Scrabble tiles can help decipher the devil's messages: from baby-killing nuns to baby-wanting witches in American fiction and culture/Kelime Oyunu taslary seytanyn mesajyny desifre etmeye yardym edebilir: amerikan romany ve kulturunde bebek olduren rahibelerden bebek isteyen cadylara gecis.
Maria Monk's Awful Disclosures of the Hotel Dieu Nunnery of Montreal, the revised edition published in 1836, sold over 300,000 copies by 1860, only outsold by Uncle Tom's Cabin. Ira Levin's Rosemary's Baby, published in 1967, was also a bestseller--seventh on the fiction list for that year--and became a film that was a box office success. Though published 131 years apart, the books carried many similarities that contributed to their popularity. They both featured a heroine who entered a dark, mysterious, labyrinthine house (Monk the nunnery, Rosemary the Bramford apartment building), both heroines were subject to the horror of the "evil" taking place in each building (Monk the rape and torture of herself and the other nuns, as well as the murder of any baby born of those rapes; Rosemary the rape by the devil, brought about by the trickery of the building's residents trying to bring about the spawn of Satan). There were also notable differences. Rosemary was generally unaware of the evil goings-on around her, while Monk was all too aware. Rosemary grew, in the end, to begrudgingly accept her fate (at least, if nothing else, her role as mother), while Monk escaped the convent all together. Monk's tale was presented as fact, Rosemary's as fiction.
The most significant difference, however, is that the early nineteenth-century secret evildoers were Catholics, while the late twentieth-century secret evildoers were Satanists. Were the two antagonists switched, neither book probably could have been published, much less purchased by hundreds of thousands. Though the formulas were similar, the enemies were very different. The anti-immigrant nativist sentiment of the early 1800s made people far more disposed to fear/hate Catholics. The Protestant Puritan roots of the country and the growing uneasiness at the onset of the industrial revolution (and its attendant immigration) made Catholics a far greater threat to the God-fearing populace of the 1830s. Satanists, certainly, were not filling the available jobs in new American industrial centers. In the 1960s, by contrast, the ultra-religious Cold War climate that had been burgeoning for two decades since the close of the Second World War was far more concerned with the prospect of "evil." Those American values of the 1830s were now threatened by Soviet Russia, and communism and its attendant atheism were portrayed as the apotheosis of evil. In the 1960s, Christians were easy to understand, non-Christians, because of the Soviet threat, were suspect. So there was a different sort of Christian/American distrust permeating the populace in the two eras--the first, afraid that Catholic immigrants would infiltrate the country and erode the bedrock Protestant foundations of the nation; the second, afraid that Communists would infiltrate the country and destroy the Christian democracy they so cherished.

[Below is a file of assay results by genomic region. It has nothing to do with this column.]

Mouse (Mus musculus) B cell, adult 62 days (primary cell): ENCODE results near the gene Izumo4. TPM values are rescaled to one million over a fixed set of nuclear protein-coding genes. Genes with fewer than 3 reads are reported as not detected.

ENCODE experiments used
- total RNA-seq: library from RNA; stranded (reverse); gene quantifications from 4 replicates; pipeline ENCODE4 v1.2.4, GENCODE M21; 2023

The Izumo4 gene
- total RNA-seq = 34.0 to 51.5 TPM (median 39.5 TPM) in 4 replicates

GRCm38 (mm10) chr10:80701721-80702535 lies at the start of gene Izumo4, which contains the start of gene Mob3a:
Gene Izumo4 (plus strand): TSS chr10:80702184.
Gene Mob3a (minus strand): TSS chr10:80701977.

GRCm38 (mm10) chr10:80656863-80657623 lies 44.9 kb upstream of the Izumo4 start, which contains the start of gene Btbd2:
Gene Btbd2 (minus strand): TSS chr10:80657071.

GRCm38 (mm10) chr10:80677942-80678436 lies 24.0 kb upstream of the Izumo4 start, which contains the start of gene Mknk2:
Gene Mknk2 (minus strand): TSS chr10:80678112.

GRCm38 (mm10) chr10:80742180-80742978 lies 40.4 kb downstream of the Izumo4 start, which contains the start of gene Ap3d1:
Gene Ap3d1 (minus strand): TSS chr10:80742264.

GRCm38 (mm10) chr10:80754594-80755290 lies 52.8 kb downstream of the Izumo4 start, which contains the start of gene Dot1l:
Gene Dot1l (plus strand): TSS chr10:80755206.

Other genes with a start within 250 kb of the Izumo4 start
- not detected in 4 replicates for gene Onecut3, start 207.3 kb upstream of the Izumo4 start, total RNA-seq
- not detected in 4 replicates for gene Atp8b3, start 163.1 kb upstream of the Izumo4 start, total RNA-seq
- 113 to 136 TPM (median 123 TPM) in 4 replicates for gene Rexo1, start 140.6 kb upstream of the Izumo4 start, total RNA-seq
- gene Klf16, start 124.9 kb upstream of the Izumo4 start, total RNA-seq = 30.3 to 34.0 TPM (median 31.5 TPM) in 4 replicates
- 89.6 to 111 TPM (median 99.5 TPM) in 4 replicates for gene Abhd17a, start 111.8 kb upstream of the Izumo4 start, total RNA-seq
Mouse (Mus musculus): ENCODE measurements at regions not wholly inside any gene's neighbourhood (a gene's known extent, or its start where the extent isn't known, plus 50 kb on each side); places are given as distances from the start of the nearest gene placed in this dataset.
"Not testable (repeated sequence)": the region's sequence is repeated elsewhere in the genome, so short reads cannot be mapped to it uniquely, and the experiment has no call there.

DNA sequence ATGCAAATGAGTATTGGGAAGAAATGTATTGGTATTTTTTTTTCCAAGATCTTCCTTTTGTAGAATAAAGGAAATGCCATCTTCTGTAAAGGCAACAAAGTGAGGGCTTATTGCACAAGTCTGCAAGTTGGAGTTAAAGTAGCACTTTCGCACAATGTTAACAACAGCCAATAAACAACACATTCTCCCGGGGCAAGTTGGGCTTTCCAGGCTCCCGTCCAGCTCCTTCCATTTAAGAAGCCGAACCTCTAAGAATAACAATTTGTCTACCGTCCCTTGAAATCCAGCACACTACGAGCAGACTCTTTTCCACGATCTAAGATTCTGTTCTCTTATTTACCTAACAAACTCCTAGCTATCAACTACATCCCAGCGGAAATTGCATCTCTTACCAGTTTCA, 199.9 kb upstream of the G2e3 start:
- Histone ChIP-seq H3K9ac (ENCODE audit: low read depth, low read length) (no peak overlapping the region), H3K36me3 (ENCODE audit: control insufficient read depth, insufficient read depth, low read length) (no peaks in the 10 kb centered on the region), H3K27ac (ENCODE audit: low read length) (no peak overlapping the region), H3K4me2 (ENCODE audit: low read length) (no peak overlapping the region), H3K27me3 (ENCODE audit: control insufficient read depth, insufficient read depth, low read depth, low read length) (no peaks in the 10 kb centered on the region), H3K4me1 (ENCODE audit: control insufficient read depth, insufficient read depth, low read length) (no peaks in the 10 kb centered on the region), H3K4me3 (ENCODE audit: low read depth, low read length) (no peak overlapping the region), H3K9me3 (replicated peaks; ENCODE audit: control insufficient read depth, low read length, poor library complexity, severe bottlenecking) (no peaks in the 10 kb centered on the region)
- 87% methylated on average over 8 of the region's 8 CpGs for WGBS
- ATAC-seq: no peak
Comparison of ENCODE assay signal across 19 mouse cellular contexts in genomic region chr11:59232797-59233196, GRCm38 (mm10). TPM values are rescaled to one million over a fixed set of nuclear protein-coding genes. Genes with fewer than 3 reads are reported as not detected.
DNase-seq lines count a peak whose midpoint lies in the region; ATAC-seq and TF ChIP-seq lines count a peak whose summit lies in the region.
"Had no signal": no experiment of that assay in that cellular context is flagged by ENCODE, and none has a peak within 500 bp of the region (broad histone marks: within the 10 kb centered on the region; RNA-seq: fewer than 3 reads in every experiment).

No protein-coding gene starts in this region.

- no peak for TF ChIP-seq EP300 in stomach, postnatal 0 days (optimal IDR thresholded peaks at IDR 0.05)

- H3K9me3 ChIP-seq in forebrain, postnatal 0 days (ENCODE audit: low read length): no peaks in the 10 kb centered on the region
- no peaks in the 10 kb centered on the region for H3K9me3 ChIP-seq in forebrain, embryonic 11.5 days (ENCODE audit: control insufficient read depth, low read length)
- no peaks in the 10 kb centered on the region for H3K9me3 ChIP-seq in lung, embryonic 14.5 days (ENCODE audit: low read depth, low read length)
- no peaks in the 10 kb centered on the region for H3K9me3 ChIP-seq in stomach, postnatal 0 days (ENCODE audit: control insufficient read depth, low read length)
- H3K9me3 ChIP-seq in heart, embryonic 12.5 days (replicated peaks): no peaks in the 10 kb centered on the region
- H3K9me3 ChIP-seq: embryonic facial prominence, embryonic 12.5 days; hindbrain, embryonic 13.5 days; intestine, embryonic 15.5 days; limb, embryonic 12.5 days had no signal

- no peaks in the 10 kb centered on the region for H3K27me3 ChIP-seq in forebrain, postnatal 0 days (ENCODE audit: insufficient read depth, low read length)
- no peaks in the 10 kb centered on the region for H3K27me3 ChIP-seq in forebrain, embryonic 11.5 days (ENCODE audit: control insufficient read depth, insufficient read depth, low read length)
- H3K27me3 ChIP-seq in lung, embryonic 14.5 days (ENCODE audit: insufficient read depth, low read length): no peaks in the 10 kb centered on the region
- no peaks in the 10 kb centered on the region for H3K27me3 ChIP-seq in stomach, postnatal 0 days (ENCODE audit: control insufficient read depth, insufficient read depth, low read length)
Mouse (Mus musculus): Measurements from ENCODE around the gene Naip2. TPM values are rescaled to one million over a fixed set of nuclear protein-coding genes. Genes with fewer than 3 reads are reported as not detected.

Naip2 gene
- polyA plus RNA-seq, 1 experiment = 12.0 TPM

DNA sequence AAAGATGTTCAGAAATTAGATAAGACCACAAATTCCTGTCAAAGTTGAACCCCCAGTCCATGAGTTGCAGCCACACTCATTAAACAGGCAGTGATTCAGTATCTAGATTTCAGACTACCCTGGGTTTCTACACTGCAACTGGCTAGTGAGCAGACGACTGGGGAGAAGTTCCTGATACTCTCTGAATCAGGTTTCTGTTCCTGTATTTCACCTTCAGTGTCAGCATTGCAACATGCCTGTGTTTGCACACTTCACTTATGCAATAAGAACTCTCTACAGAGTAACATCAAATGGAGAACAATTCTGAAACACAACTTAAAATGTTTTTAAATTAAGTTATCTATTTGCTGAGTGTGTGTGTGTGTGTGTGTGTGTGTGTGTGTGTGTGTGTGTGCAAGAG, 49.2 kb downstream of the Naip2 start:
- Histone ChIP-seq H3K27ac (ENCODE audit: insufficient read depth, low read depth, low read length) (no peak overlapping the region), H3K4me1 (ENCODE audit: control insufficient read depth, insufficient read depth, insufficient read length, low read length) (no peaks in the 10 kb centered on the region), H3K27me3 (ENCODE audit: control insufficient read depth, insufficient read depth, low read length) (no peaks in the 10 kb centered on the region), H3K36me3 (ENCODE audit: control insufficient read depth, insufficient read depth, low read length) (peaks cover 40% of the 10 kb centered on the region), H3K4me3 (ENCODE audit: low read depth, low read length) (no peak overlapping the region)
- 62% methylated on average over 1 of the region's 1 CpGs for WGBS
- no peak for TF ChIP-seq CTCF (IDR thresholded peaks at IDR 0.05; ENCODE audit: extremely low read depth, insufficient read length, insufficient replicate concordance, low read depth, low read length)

Monk's Awful Disclosures outraged the American populace. Investigators flocked to Montreal to examine the Hotel Dieu Nunnery, but when they arrived, they found no corroborating evidence to back Monk's claims of debauchery. Monk's mother claimed her daughter's head had been run through with a slate pencil as a child, thus triggering a mental imbalance. William L. Stone produced his own narrative, Maria Monk and the Nunnery of the Hotel Dieu, Being an Account of a Visit to the Convents of Montreal and Refutation of the "Awful Disclosures" (Franchot 160-161). The Catholic response and the refutation of the most outlandish of Monk's claims attempted in small measure to counter the quick sales of her account, as well as other similar accounts of the era. A group of nativist, anti-Catholic ministers helped ghostwrite Monk's account and profited from the healthy sales. Monk's feelings of betrayal and the swirling controversy surrounding her caused the author to flee New York for Philadelphia in 1837. Though the events of the last twelve years of her life remain relatively unknown, Monk died in poverty in 1849 (Billington, "Maria Monk" 286, 296).
After Rosemary's Baby became a bestseller in 1967, it became a successful film the following year. The novel was Ira Levin's first in fourteen years, following his 1953 thriller, A Kiss Before Dying. Its success, along with the success of Roman Polanski's film version, prompted a far more rapid publication schedule, with Levin producing three novels in the 1970s. The story also highlighted new theological and feminist turns, directly mentioning Time magazine's coverage of Thomas J.J. Altizer's Christian Atheism and clearly portraying the pitfalls of pregnancy in modern times (Fischer 4). Rosemary's Baby's 1836 predecessor finds neither atheism nor Satanism as problematic hurdles, but Awful Disclosures does find a significant pitfall in pregnancy. The resemblance of the two works, however, moves far beyond the birth narrative.